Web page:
• English

    Google Translate Disclaimer

    The Maryland Department of Information Technology (“DoIT”) offers translations of the content through Google Translate. Because Google Translate is an external website, DoIT does not control the quality or accuracy of translated content. All DoIT content is filtered through Google Translate which may result in unexpected and unpredictable degradation of portions of text, images and the general appearance on translated pages. Google Translate may maintain unique privacy and use policies. These policies are not controlled by DoIT and are not associated with DoIT’s privacy and use policies. After selecting a translation option, users will be notified that they are leaving DoIT’s website. Users should consult the original English content on DoIT’s website if there are any questions about the translated content.

    DoIT uses Google Translate to provide language translations of its content. Google Translate is a free, automated service that relies on data and technology to provide its translations. The Google Translate feature is provided for informational purposes only. Translations cannot be guaranteed as exact or without the inclusion of incorrect or inappropriate language. Google Translate is a third-party service and site users will be leaving DoIT to utilize translated content. As such, DoIT does not guarantee and does not accept responsibility for, the accuracy, reliability, or performance of this service nor the limitations provided by this service, such as the inability to translate specific files like PDFs and graphics (e.g. .jpgs, .gifs, etc.).

    DoIT provides Google Translate as an online tool for its users, but DoIT does not directly endorse the website or imply that it is the only solution available to users. All site visitors may choose to use alternate tools for their translation needs. Any individuals or parties that use DoIT content in translated form, whether by Google Translate or by any other translation services, do so at their own risk. DoIT is not liable for any loss or damages arising out of, or issues related to, the use of or reliance on translated content. DoIT assumes no liability for any site visitor’s activities in connection with use of the Google Translate functionality or content.

    The Google Translate service is a means by which DoIT offers translations of content and is meant solely for the convenience of non-English speaking users of the website. The translated content is provided directly and dynamically by Google; DoIT has no direct control over the translated content as it appears using this tool. Therefore, in all contexts, the English content, as directly provided by DoIT is to be held authoritative.

    Zika Virus Fact Sheet

    What is Zika virus?​

    Zika is a type of virus spread by the bite of infected Aedes species mosquitoes. Aedes species (present in Maryland) also spread dengue and chikungunya viruses.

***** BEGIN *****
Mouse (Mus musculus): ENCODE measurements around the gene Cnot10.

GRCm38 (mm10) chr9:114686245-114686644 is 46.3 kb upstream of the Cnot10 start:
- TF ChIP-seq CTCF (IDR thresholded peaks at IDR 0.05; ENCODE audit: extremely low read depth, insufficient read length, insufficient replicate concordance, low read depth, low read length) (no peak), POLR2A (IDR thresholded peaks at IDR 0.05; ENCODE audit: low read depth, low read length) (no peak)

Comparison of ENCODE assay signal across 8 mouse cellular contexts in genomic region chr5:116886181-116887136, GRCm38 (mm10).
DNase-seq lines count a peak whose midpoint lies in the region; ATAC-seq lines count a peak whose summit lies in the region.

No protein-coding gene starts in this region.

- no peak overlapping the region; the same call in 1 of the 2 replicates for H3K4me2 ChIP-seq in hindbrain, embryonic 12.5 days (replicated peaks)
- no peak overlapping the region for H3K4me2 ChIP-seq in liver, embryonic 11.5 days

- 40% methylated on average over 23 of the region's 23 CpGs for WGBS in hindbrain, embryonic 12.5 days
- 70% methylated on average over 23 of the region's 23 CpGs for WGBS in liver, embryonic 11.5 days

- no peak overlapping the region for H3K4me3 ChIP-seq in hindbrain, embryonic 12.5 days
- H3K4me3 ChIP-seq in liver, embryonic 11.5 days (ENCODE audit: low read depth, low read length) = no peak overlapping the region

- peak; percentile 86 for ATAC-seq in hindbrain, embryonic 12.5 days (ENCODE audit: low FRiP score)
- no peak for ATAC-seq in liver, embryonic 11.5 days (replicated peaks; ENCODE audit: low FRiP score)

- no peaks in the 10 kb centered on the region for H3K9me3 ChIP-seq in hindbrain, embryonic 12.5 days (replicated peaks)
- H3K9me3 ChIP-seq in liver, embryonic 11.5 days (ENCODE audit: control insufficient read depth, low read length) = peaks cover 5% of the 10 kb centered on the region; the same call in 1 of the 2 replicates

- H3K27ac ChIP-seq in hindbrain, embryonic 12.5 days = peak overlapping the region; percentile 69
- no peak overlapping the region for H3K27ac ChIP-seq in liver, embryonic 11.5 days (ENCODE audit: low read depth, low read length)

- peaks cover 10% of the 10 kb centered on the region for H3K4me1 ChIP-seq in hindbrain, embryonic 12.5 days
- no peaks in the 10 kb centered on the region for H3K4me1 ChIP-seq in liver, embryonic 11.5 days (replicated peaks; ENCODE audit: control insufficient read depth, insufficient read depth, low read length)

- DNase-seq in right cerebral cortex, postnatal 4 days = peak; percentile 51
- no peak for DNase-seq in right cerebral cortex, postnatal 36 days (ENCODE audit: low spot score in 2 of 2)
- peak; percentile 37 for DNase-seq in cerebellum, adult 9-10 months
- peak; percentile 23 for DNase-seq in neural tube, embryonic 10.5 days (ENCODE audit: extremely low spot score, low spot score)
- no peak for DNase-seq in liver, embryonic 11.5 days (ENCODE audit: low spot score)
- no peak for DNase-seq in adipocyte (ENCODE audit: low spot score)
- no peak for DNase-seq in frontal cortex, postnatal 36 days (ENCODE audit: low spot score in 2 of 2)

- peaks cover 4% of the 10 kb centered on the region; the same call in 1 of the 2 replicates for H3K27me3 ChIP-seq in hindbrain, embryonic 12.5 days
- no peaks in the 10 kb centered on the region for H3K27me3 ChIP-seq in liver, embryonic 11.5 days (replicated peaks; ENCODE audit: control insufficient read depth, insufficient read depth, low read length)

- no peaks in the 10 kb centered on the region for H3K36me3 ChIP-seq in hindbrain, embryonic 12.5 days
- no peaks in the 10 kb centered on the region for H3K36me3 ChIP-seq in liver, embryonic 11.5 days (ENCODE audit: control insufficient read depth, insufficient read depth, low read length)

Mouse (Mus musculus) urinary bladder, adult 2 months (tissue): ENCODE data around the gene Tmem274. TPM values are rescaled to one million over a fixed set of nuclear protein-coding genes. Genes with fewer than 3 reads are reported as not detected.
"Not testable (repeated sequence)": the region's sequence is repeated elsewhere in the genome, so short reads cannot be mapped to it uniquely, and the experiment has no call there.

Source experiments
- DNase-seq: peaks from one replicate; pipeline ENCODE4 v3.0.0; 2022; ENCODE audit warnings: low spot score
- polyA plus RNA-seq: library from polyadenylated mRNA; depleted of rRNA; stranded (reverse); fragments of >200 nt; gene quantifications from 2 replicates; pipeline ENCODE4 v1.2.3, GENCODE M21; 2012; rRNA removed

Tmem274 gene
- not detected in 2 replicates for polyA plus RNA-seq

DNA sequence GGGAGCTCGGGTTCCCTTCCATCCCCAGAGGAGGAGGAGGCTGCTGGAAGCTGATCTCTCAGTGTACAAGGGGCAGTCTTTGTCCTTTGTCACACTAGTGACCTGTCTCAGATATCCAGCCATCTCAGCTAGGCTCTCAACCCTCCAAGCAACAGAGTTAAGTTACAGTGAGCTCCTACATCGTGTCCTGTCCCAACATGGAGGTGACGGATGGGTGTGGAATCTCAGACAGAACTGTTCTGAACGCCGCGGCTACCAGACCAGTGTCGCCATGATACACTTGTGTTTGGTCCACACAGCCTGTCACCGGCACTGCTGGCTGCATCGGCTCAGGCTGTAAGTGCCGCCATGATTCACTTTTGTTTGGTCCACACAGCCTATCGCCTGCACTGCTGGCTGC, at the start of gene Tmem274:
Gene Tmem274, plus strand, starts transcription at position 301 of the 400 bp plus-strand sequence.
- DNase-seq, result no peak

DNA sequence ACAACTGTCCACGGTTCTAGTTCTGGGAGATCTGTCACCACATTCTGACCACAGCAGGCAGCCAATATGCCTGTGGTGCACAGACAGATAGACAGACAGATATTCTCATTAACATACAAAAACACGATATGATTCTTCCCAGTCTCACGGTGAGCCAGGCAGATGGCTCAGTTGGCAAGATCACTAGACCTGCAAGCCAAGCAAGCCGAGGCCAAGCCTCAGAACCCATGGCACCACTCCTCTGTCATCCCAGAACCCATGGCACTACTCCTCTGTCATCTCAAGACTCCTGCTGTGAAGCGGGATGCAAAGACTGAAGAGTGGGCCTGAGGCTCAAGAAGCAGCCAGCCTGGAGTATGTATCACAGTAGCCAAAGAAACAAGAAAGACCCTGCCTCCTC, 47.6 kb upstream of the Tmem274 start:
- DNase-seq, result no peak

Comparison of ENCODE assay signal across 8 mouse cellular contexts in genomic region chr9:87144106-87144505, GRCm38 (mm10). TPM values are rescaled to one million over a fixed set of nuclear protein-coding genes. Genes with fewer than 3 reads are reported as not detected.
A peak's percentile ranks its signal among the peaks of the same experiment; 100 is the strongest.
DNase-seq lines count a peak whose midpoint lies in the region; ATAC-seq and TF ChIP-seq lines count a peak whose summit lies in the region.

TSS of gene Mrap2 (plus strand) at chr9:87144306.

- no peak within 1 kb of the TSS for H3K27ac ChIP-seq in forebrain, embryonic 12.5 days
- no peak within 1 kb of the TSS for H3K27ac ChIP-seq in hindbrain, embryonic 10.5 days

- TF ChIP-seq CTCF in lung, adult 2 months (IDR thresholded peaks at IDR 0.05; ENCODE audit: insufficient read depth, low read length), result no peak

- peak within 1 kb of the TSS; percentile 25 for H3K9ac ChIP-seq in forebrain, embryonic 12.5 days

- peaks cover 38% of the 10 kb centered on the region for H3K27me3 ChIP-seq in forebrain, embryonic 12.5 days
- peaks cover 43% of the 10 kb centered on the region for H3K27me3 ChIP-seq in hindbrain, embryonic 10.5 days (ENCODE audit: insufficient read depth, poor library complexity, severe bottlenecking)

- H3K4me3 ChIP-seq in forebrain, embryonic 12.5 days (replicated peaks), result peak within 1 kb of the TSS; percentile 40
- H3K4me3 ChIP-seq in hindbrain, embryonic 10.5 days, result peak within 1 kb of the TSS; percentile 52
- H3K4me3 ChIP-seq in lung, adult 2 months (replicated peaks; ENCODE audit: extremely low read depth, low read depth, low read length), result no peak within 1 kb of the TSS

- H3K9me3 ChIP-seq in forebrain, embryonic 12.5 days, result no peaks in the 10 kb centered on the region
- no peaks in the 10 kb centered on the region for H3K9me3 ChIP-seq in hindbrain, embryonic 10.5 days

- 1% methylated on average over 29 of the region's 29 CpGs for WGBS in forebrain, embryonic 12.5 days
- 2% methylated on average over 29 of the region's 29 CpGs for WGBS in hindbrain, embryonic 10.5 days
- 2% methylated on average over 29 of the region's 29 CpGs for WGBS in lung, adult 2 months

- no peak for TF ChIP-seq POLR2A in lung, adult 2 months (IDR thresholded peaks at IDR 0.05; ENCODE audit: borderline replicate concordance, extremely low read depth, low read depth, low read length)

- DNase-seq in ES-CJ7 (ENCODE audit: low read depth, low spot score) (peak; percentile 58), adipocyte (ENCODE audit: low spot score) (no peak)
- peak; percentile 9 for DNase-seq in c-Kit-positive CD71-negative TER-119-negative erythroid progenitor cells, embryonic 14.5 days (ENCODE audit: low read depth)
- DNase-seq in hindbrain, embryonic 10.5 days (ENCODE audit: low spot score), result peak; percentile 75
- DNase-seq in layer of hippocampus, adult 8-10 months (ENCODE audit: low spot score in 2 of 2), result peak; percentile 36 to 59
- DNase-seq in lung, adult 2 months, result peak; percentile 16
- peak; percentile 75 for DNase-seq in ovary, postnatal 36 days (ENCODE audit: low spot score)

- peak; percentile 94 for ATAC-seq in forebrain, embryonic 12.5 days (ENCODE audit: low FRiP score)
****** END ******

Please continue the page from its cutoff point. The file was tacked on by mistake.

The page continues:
What are the symptoms of Zika infection?

    Many people infected with Zika virus do not have symptoms or only get mild symptoms. 

    Symptoms last for several days to a week. Hospitalizations and deaths from Zika infection are rare.

    Zika virus in babies can cause microcephaly (where the baby’s head is smaller than expected) and other birth defects.

     How is Zika virus spread?

    • Mosquito: Zika virus is primarily spread through the bite of infected Aedes species mosquitoes.
    • Pregnancy: Zika virus can be spread from an infected pregnant woman to her fetus during pregnancy or around the time of birth.
    • ​​Sex: Zika can also be passed through sex with an infected person even if the person does not have symptoms at the time. A fetus can get the virus via sexual transmission from the mother.

    Can I get Zika from mosquito bites in Maryland?

    There have been no cases of Zika from mo​squito bites in Maryland thus far. 

    What areas have ongoing Zika virus transmission?​

    Zika virus has been detected in a number of countries in Africa, Asia, the Caribbean, Central America, North America, the Pacific Islands, and South America. Please visit CDC’s website (https://wwwnc.cdc.gov/travel/page/zika-travel-information) for a full list of all the countries affected. 


    How can I prevent Zika infection if I am pregnant?

    • Talk to your healthcare provider to carefully consider the risks and possible consequences of travel to areas with a Zika outbreak or other areas with risk of Zika.
    • Abstain from sex or use condoms consistently and correctly for the duration of your pregnancy if you have a male partner who lives in or has traveled to an area with a Zika outbreak or other areas with risk of Zika.
    • If you are pregnant and have recently returned from travel to areas with a Zika outbreak or other areas with risk of Zika, talk to your provider to consider testing for Zika virus.


    Is there treatment for Zika virus infection?

    ​​There are no specific medicines or vaccine for Zika virus.

    ·        Treat the symptoms; get plenty of rest.

    ·        Drink fluids to prevent dehydration.

    ·        Take medicine such as acetaminophen (Tylenol®) to reduce fever and pain.

    ·        Do not take aspirin and other non-steroidal anti-inflammatory drugs (NSAIDS) until dengue can be ruled out to reduce the risk of bleeding.

    ·        If you are taking medicine for another medical condition, talk to your healthcare provider before taking additional medication.

    How can I prevent Zika infection? 

    ·       Cover up and use insect repellant

    ·       Remove standing water

    ·        Keep mosquitoes out of your home

    ·        Use condoms